Biographical Encyclopedia of Astronomers

2014 Edition
| Editors: Thomas Hockey, Virginia Trimble, Thomas R. Williams, Katherine Bracher, Richard A. Jarrell, Jordan D. MarchéII, JoAnn Palmeri, Daniel W. E. Green

Jūzjānī: AbūҁUbaydҁAbd al-Wāḥid ibn Muḥammad al-Jūzjānī

  • Alnoor Dhanani
Reference work entry

Flourished (Iran), 11th century

Jūzjānī was one of the earliest Islamic scientists to provide an alternative to  Ptolemy’s equant model. Very little is known about his life. He probably was already a jurist (faqīh) in Jurjān when he met  Ibn Sīnā in 1012. He became one of his students and tells us that he studied Ptolemy’s Almagest and logic with Ibn Sīnā. He aided Ibn Sīnā with the compilation of the Cure (al-Shifā’) and added the sections on geometry, arithmetic, astronomy, and music from Ibn Sīnā’s earlier works to the Salvation (al-Najāt) as well as the Philosophy forҁ Alā al-dawla (Dānishnāme-iҁAlā’ī). Jūzjānī commented on the difficult passages of Ibn Sīnā’s Canon of Medicine (al-Qānūn fī al-ṭibb) and translated the “Book on Animals” of the Cure from Arabic into Persian. He completed Ibn Sīnā’s Autobiography after his death. Jūzjānī is also the author of The Manner of Arrangement of the Spheres (Kitāb Kayfiyyat tarkīb al-aflāk), which has not survived, as well as a surviving Summary...

This is a preview of subscription content, log in to check access.

Selected References

  1. Al-Bayhaqī, Ẓāhir al-Dīn (1996). Tārīkh ḥukamā’ al-islām. Cairo: Maktabat al-thaqāfa al-dīniyya.Google Scholar
  2. Gohlman, William E. (1974). The Life of Ibn Sīnā: A Critical Edition and Annotated Translation. Albany: State University of New York Press.Google Scholar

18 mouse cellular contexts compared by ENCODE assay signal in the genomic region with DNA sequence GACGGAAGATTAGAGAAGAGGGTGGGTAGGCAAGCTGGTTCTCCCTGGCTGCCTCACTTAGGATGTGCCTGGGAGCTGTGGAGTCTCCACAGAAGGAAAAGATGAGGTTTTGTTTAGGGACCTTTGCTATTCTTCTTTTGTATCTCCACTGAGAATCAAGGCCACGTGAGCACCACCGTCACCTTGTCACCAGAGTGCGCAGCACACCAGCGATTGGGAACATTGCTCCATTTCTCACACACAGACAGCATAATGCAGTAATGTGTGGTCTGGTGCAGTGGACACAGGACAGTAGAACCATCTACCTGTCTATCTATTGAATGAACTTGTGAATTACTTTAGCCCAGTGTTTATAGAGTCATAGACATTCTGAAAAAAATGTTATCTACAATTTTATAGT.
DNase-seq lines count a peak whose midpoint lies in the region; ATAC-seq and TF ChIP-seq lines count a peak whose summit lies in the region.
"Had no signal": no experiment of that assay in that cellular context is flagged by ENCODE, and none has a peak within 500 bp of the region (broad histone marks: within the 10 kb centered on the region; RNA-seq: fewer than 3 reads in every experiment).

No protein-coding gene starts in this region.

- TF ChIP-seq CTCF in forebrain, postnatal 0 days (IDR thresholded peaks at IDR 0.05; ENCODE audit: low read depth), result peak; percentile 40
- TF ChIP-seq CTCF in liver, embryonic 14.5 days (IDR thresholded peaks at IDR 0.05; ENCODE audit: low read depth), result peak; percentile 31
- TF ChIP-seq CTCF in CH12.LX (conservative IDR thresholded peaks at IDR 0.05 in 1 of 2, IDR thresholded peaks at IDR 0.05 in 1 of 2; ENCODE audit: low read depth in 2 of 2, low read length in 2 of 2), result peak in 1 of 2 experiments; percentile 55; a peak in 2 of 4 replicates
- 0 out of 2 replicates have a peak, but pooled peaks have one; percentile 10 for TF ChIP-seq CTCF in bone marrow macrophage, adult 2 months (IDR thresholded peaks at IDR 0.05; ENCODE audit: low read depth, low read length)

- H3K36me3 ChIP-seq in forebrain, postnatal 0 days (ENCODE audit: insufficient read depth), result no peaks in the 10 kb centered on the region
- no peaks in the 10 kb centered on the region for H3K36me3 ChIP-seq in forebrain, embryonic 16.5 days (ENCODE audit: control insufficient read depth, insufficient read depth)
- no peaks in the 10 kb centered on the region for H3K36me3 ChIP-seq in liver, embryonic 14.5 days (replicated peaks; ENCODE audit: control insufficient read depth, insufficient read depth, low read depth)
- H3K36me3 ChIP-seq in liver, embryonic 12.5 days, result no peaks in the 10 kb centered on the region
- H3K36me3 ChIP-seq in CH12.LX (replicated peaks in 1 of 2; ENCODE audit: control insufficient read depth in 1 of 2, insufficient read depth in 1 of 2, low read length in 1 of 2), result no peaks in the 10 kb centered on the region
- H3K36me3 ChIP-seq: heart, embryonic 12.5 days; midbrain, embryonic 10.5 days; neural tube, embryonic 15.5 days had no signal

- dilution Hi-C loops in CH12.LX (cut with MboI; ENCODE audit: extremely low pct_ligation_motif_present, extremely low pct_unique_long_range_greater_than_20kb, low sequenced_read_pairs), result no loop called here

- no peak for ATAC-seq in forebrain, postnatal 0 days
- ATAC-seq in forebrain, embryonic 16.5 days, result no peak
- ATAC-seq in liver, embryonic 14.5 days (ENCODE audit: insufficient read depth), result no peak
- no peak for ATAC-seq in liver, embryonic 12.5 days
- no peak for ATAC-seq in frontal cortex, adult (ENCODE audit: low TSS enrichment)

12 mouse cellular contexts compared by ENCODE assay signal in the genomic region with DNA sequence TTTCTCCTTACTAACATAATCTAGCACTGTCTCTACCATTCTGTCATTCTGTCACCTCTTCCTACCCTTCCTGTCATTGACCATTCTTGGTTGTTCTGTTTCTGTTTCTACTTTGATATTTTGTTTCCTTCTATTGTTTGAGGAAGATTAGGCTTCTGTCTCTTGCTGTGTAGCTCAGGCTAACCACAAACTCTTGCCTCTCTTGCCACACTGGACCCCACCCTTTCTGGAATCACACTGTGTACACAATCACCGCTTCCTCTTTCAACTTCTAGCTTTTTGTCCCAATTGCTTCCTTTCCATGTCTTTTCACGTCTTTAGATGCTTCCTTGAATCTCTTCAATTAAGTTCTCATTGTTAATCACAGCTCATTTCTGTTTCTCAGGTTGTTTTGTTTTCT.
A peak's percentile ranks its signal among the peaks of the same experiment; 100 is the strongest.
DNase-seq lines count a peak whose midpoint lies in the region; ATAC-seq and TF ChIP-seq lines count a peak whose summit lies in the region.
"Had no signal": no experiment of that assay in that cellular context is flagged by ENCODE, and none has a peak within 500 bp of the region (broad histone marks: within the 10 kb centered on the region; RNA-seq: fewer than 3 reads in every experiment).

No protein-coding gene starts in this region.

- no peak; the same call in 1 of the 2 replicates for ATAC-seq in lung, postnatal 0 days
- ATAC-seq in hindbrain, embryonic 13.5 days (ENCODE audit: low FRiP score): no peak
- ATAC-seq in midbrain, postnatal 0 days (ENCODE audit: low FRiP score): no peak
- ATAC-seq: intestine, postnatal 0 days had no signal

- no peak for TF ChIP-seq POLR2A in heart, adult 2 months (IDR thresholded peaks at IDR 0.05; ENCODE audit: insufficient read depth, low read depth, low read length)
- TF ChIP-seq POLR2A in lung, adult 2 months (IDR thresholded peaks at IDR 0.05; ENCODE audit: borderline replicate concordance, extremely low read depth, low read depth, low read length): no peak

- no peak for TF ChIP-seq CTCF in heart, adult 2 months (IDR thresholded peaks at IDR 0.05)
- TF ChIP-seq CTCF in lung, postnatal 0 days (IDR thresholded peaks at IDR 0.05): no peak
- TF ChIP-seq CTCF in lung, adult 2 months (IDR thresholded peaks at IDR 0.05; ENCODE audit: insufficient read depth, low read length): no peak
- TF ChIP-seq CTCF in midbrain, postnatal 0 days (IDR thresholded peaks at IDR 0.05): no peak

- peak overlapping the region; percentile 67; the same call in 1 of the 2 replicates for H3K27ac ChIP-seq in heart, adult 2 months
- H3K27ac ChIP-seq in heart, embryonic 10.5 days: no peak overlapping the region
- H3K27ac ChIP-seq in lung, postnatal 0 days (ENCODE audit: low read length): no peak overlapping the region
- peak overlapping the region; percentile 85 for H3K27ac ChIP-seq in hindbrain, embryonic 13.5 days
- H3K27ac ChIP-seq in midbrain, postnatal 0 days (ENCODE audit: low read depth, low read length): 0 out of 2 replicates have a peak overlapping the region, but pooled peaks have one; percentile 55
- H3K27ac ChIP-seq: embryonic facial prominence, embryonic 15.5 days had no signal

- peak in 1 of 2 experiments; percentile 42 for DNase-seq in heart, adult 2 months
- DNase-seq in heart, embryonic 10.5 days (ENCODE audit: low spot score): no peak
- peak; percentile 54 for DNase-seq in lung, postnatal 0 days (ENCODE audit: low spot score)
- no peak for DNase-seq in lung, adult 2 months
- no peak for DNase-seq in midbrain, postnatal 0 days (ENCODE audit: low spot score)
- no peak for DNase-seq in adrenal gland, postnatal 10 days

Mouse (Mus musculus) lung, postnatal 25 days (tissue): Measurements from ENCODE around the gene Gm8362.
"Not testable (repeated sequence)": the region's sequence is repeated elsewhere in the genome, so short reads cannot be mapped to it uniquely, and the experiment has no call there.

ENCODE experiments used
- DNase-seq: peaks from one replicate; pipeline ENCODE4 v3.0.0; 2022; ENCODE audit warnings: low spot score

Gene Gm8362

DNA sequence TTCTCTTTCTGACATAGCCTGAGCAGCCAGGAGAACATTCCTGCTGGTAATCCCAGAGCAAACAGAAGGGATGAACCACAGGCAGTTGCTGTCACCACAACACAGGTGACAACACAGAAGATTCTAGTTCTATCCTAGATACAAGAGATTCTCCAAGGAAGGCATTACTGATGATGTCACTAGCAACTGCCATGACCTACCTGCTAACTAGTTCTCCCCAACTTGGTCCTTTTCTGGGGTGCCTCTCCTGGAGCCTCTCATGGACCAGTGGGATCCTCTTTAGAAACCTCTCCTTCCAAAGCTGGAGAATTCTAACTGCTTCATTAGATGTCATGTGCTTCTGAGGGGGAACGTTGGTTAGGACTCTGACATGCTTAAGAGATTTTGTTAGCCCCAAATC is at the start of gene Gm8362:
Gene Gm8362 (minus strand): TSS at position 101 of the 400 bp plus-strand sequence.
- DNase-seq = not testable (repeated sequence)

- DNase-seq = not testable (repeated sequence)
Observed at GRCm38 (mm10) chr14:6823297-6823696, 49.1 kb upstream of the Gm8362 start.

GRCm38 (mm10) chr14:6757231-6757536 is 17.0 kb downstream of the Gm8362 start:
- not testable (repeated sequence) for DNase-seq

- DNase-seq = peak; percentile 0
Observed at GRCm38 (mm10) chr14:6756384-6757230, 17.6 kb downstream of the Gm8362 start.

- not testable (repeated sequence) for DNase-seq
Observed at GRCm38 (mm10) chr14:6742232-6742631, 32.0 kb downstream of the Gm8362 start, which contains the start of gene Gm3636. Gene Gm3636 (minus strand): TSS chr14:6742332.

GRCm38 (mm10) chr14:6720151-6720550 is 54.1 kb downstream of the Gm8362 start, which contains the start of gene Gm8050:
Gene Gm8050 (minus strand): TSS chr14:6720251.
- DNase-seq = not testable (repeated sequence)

3. Gutas, Dimitri (1988). Avicenna and the Aristotelian Tradition. Leiden: E. J. Brill.Google Scholar
  4. Ragep, F. J. (1993). Naṣīr al-Dīn al-Ṭūsī’s Memoir on Astronomy (al-Tadhkira fīҁilm al-hay’a). 2 Vols. New York: Springer-Verlag.Google Scholar
  5. Saliba, George (1994). “Ibn Sīnā and AbūҁUbayd al-Jūzjānī: The Problem of the Ptolemaic Equant.” In A History of Arabic Astronomy: Planetary Theories during the Golden Age of Islam. New York: New York University Press, pp. 85–112. (Originally published in Journal for the History of Arabic Science 4 [1980]: 376–403.)Google Scholar
  6. — (1994). “Arabic Astronomy and Copernicus.” In A History of Arabic Astronomy: Planetary Theories during the Golden Age of Islam. New York: New York University Press, pp. 291–305. (Originally published in Zeitschrift für Geschichte der Arabisch-Islamischen Wissenschaften 1 [1984]: 73–87.)Google Scholar
  7. Sezgin, Fuat (1978). Geschichte des arabischen Schrifttums. Vol. 6, Astronomie, pp. 280–281. Leiden: E. J. Brill.Google Scholar

Copyright information

© Springer Science+Business Media New York 2014

Authors and Affiliations

  1. 1.Harvard UniversityCambridgeUSA